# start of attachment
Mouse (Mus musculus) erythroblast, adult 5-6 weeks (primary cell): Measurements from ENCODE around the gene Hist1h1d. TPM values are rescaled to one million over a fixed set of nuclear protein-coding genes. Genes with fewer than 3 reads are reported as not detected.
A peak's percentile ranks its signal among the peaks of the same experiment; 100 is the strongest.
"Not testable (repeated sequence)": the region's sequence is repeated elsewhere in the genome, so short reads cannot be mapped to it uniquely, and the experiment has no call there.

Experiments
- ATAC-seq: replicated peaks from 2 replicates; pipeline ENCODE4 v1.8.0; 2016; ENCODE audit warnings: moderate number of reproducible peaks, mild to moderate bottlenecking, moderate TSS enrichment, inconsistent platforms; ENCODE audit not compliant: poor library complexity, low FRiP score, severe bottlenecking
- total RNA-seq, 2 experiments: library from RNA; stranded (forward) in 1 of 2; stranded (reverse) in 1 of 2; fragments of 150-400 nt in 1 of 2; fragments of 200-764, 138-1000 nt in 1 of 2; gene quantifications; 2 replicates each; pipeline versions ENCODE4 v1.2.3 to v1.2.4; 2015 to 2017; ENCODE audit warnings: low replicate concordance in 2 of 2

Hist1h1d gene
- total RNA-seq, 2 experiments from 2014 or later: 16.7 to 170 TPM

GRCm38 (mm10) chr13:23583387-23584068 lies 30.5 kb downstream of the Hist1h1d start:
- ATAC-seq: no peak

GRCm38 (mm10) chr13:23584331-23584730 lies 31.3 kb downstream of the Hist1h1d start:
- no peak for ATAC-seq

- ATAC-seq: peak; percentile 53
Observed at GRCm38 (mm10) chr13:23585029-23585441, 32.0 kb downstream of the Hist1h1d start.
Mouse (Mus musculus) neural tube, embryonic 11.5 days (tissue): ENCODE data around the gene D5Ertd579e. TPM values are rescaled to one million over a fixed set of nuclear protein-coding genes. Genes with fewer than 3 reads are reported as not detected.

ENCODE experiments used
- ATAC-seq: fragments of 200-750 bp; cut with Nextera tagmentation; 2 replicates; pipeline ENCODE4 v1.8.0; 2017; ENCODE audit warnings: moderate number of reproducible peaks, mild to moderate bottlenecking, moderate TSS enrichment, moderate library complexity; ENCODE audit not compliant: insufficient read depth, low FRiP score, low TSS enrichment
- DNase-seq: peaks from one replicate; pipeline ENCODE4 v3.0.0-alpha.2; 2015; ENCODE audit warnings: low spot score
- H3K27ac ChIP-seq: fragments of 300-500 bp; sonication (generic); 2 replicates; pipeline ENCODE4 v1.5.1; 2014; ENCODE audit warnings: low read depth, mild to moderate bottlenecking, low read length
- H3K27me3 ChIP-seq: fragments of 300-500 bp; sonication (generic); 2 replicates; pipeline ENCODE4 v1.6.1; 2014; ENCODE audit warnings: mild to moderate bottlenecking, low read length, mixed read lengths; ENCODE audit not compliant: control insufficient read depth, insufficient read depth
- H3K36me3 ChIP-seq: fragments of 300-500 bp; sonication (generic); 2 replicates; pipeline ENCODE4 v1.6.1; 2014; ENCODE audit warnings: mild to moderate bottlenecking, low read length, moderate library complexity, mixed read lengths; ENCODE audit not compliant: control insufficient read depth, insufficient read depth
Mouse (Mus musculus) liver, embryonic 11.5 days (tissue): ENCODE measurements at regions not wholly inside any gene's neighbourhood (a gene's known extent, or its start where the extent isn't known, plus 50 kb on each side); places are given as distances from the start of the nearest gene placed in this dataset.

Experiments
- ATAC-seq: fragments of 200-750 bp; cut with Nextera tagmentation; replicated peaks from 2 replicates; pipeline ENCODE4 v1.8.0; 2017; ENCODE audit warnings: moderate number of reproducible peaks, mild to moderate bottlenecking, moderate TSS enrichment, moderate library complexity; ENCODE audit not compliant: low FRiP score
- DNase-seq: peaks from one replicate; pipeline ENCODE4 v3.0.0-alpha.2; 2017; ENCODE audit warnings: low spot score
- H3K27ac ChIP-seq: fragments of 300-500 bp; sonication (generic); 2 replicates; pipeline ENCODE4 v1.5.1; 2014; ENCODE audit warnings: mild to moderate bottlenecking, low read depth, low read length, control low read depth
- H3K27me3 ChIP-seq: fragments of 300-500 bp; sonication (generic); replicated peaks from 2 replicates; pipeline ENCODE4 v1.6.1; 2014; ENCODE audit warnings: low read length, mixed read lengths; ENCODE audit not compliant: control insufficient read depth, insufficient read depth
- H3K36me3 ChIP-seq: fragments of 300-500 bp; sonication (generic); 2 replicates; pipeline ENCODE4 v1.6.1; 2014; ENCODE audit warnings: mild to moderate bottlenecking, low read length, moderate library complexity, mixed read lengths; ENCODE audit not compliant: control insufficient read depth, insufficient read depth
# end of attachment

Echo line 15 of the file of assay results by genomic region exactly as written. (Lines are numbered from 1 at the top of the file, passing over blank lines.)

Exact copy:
Mouse (Mus musculus) neural tube, embryonic 11.5 days (tissue): ENCODE data around the gene D5Ertd579e. TPM values are rescaled to one million over a fixed set of nuclear protein-coding genes. Genes with fewer than 3 reads are reported as not detected.